The biggest problem with writing is it depends on words.
“Well Duh,” I hear you say, but what I mean is everything I write is mashed up into an approximation of meaning and delivered to you, the reader. You then put your understanding on the words and it is a miracle we ever communicate at all. Not only are there as many meanings for each word as there are people, there’s context, experience, bloody awful computer dictionaries and – THE SUBTEXT.
We might say one thing – “Go and make a cup of tea”, for example, but we actually mean something very different. What we really mean is “Go and make enough tea for us both/(insert as many people as are in the room at the time here). Get milk in a jug or some suitable container, bring sugar for the unreconstructed over 40s, remember teaspoons, put all on a tray preferably with saucers if you are actually using cups and bring it back here as fast as you can. And don’t forget the biscuits”.
Now most of us understand this type of verbal shorthand or pick it up as we go along. Some poor souls never get the hang of it and spend their lives in a fog of misery, probably in fairly menial jobs because exam papers are stuffed full of this sort of subtext.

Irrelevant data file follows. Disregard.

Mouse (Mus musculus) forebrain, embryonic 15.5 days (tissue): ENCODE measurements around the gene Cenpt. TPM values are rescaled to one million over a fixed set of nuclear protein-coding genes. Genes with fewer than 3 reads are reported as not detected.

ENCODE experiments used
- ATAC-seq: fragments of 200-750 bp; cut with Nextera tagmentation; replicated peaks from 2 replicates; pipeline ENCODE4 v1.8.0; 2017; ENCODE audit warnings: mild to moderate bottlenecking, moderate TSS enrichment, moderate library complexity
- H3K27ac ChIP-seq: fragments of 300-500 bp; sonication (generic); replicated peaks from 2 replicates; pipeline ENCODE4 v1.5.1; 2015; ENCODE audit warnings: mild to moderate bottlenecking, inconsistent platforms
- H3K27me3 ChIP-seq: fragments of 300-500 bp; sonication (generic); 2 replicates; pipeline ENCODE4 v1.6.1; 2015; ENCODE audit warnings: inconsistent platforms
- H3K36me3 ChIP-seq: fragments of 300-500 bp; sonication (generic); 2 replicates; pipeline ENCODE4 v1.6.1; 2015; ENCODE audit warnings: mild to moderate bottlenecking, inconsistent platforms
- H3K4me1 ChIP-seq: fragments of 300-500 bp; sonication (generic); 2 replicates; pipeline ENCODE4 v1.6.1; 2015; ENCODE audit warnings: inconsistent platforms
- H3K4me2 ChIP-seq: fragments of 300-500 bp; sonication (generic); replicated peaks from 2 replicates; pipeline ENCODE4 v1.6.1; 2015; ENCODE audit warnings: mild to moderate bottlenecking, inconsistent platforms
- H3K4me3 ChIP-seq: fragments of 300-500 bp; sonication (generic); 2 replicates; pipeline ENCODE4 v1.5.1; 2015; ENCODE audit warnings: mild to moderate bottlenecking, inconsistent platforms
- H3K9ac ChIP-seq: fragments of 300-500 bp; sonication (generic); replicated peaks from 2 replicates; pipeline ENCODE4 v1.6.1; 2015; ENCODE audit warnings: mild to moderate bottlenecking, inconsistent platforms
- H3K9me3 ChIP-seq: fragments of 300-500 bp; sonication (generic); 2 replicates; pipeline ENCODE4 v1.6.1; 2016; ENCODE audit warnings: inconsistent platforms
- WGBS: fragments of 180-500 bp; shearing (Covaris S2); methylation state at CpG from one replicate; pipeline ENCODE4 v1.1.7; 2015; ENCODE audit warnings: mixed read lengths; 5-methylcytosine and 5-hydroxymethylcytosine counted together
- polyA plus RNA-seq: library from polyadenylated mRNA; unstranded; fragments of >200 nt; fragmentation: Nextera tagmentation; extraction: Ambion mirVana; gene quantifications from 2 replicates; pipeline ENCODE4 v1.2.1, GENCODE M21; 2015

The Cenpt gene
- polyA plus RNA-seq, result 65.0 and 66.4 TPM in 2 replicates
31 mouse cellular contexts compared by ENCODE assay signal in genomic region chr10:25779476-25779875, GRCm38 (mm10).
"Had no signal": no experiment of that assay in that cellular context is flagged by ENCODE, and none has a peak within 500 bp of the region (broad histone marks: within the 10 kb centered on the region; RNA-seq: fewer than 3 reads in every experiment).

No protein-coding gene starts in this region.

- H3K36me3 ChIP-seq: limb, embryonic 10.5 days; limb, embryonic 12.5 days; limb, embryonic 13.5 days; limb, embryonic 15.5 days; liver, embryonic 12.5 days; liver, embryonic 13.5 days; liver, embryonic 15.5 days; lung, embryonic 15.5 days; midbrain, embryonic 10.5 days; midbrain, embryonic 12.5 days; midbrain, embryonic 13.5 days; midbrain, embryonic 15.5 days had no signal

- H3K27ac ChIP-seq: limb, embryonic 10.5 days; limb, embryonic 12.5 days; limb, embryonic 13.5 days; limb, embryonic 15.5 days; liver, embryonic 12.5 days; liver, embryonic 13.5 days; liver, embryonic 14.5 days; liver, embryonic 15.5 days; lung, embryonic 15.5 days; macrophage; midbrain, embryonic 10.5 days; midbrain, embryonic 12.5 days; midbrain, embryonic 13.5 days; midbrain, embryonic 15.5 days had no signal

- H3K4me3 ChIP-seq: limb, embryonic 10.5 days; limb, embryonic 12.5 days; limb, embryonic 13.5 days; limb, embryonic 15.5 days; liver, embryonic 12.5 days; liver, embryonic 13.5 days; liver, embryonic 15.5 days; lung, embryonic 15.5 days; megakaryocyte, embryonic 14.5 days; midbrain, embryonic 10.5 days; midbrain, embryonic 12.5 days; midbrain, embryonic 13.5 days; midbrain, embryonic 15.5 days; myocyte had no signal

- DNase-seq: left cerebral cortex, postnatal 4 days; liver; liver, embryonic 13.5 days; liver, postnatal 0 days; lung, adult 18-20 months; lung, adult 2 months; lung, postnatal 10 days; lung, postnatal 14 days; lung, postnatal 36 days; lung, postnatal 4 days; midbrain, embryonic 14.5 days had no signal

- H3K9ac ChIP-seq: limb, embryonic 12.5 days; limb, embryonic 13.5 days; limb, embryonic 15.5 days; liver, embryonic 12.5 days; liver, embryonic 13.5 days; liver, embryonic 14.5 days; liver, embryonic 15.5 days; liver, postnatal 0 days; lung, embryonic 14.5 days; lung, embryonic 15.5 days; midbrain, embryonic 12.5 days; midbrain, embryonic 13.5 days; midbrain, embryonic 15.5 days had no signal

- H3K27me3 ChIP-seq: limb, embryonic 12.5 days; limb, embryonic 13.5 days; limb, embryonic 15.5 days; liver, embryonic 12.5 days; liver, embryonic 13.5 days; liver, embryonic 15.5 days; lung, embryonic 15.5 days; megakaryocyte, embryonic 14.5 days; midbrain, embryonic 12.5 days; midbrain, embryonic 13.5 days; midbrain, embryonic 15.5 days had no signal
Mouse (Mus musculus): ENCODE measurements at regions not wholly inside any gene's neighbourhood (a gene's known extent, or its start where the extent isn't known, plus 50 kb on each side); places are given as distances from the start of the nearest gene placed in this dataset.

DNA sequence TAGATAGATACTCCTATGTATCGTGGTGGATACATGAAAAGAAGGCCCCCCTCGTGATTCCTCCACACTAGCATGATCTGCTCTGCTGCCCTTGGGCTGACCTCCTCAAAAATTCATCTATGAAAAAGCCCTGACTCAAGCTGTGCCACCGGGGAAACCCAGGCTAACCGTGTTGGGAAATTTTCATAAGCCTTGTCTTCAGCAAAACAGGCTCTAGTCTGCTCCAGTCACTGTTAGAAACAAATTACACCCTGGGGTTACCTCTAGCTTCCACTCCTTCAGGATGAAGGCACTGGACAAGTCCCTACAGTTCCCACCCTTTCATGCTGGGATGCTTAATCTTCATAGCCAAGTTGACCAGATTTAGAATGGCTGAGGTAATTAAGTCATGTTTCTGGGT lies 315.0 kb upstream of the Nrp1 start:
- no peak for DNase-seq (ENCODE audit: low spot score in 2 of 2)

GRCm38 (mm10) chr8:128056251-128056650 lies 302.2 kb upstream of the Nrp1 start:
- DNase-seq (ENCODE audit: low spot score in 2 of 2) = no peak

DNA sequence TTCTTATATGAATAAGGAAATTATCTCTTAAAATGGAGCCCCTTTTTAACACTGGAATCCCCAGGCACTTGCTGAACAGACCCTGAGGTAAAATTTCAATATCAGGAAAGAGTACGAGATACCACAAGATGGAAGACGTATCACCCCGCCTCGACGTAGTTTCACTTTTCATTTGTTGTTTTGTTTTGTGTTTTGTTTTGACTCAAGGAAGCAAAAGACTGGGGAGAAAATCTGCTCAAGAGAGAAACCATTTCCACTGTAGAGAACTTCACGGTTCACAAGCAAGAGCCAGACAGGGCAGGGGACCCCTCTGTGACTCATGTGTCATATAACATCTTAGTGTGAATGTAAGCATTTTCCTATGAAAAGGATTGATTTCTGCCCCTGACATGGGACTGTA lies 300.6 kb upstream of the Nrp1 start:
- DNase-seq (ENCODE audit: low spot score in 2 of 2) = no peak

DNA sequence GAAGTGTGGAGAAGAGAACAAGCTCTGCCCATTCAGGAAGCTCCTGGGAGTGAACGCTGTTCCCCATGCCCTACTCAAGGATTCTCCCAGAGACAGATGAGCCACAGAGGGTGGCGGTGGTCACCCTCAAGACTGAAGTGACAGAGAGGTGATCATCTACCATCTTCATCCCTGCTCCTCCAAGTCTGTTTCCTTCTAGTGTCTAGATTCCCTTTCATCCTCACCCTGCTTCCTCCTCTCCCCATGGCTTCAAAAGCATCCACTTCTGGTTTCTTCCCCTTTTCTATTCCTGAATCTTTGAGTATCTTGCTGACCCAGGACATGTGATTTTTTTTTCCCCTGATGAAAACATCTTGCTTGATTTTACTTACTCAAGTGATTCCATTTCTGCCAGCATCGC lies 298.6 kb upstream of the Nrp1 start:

And then there are things you see that tell a whole, horribly and often hilarious story in a single word. I understand there are signs under the gel dispensers in many southern hospitals warning people not to drink it (I know – disgusting). Well, up here in the North-East we have neat little notices saying :
DO NOT SMOKE OR USE NAKED FLAMES FOR TEN MINUTES AFTER APPLICATION.
Nothing more needs to be said. Twelve words telling a vivid and rather horrible story.
I was visiting a minor stately home in Essex recently and picked up a leaflet outlining their summer attractions. Falconry displays! Oh, my favourite! Then I read down the page to see the following note.
PLEASE DO NOT BRING SMALL PETS TO THE FLYING DISPLAYS EVEN IF THEY ARE ON LEADS.
A vision flashed through my head – “Fluffy!!! Noooo….”
On a recent trip to the Levels I came across a sign beside a lovely, calm bit of the canal. I am so stealing this one for a cameo in the fourth Somerset book.
Just two short sentences can mean so much and we all have our own pictures, conjured up by our own experiences and lives. Maybe this is what “Death of the Author” entails. I can be as descriptive and eloquent as I want but in the end what you, the reader, experience is not what I really mean but what it means to you. A symbiotic partnership, when it works. So thank you for all the work you put into my books. They wouldn’t be at all successful without you.